Fifteen stories above bustling midtown Manhattan at the InterContinental New York Barclay Hotel, you will find far more than just luxurious hotel rooms. A hidden door leads from the quiet hotel corridor to a rooftop world in which may be just as bustling as the streets below.
Perched on the roof is a bee colony.
Beekeeping at hotels seem to be all the buzz these days, with bee fever catching on in upscale American properties such as the Barclay and the Waldorf-Astoria, and further afield at Paris' Mandarin Oriental Hotel.
But what exactly are the bees doing up there?
The busy bees that occupy a portion of the roof at the Barclay have been working very hard; this past October was the hotel’s first successful honey harvest since acquiring their bee colonies last year. As part of the Barclay’s constant effort to use sustainable energy and green initiatives -- passionately introduced and managed by General Manager Hervé Houdré -- these hives not only provide constant pollination to the herb and fruit plants in the neighboring gardens, the honey produced by the bees is used in the hotel kitchen and behind the bar to create delicious meals and unique organic cocktails.
The InterContinental has launched a number of environmentally conscious projects, such as growing its own herb garden, composting onsite and using wind energy to supply 100 percent of its power, but visiting the hives and seeing the bees in action is a sight to behold. Better yet was getting to taste the fruits of their labor.
My visit began with The Honey Drop Martini, hand-crafted by Barclay’s mixologist Jose Torella. This refreshingly delicious cocktail is created using solely organic ingredients. The drink includes an actual piece of honeycomb on the glass bottom, an organic vanilla sugared rim, and a perfect blend of Limoncello, vodka, lemon juice, and a hint of rosemary simple syrup. The cocktail is on the menu for all who visit the bar to enjoy.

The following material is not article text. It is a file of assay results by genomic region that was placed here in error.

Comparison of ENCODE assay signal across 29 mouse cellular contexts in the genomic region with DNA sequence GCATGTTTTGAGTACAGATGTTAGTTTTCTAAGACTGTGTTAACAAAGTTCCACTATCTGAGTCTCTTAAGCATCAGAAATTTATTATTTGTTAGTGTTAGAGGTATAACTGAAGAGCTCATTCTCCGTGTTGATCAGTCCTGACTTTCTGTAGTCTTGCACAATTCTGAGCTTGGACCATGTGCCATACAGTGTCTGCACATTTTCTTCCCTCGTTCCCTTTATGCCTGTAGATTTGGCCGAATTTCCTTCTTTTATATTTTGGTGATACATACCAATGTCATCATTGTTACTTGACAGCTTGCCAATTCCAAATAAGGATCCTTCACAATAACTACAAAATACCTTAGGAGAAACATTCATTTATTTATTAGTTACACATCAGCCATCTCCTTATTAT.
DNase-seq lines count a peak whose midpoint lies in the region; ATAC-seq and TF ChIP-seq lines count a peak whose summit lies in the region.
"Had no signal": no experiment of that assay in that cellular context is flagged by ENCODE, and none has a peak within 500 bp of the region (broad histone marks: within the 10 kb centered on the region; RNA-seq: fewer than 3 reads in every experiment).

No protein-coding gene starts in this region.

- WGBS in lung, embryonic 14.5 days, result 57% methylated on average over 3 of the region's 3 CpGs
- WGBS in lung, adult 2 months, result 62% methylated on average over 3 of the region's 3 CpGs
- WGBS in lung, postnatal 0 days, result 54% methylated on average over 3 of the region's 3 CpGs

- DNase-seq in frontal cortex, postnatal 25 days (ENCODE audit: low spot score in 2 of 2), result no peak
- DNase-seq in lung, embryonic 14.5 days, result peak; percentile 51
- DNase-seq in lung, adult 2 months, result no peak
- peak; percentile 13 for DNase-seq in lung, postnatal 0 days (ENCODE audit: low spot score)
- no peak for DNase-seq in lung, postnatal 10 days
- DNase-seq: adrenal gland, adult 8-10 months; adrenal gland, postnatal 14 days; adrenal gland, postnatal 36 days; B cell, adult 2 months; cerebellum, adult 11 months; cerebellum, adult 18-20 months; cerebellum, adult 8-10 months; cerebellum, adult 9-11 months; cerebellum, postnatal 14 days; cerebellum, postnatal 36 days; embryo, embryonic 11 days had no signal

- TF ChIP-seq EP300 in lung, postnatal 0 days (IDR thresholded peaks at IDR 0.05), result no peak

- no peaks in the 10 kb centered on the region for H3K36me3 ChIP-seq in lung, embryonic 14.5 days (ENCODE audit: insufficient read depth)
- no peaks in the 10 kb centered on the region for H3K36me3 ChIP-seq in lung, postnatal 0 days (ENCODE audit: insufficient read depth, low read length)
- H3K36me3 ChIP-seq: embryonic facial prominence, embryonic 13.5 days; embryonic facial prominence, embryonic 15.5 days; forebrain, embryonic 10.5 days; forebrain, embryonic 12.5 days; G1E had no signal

After enjoying the cocktail and spending time with some NYC Beekeepers, it was time to extract the honey. The hotel manager granted use of one of their kitchens to the beekeepers to ensure the quality of the honey extraction. It was quite remarkable to see just how much honey the little bees can create.
After sampling and discussing the various flavors that can occur in locally harvested honey (depending on where the bees travel and what flowers they snack on) we went to visit the hives. Their steady buzz could still be heard despite our urban surroundings. Standing only feet away from their wooden huts while they crawled and flew in and out was thrilling. They seemingly had no interest in us, however we moved quietly and carefully as to not frighten the thousands of bees, or disturb their hard work.
The evening concluded with a honey-themed tasting menu carefully paired with wines from Christie’s. Each item was artfully designed by Executive Chef Serge Devesa to include the use of honey from their resident bees.
The honey vinaigrette dressing was a perfect touch to mesclun greens, a pan-seared Foie Gras was finalized with a brown sugar, honey drizzle with a touch of lavender, and a roasted crispy duck breast was atop an Asian slaw with a honey soy glaze.
To wrap up the menu, the chef sweetened things up with a honey and cinnamon apple tart, complete with honey chocolate sauce.
Many who reside or visit Manhattan may not think “the city that never sleeps” would be conducive to such a bee-friendly lifestyle. But thanks to the efforts of the team at the New York Barclay and NYCBeekeeping.org, delicious foods, cocktails, and an environmentally-friendly luxury hotel experience is precisely what all the buzz is about.
IF YOU GO: The InterContinental NY Barclay Hotel is located at 111 East 48th Street between Park and Lexington Avenues in New York City; Barclay Bar & Grill is open seven days a week, from 11:00am to 1:00am. Read more about the Barclay's sustainability projects.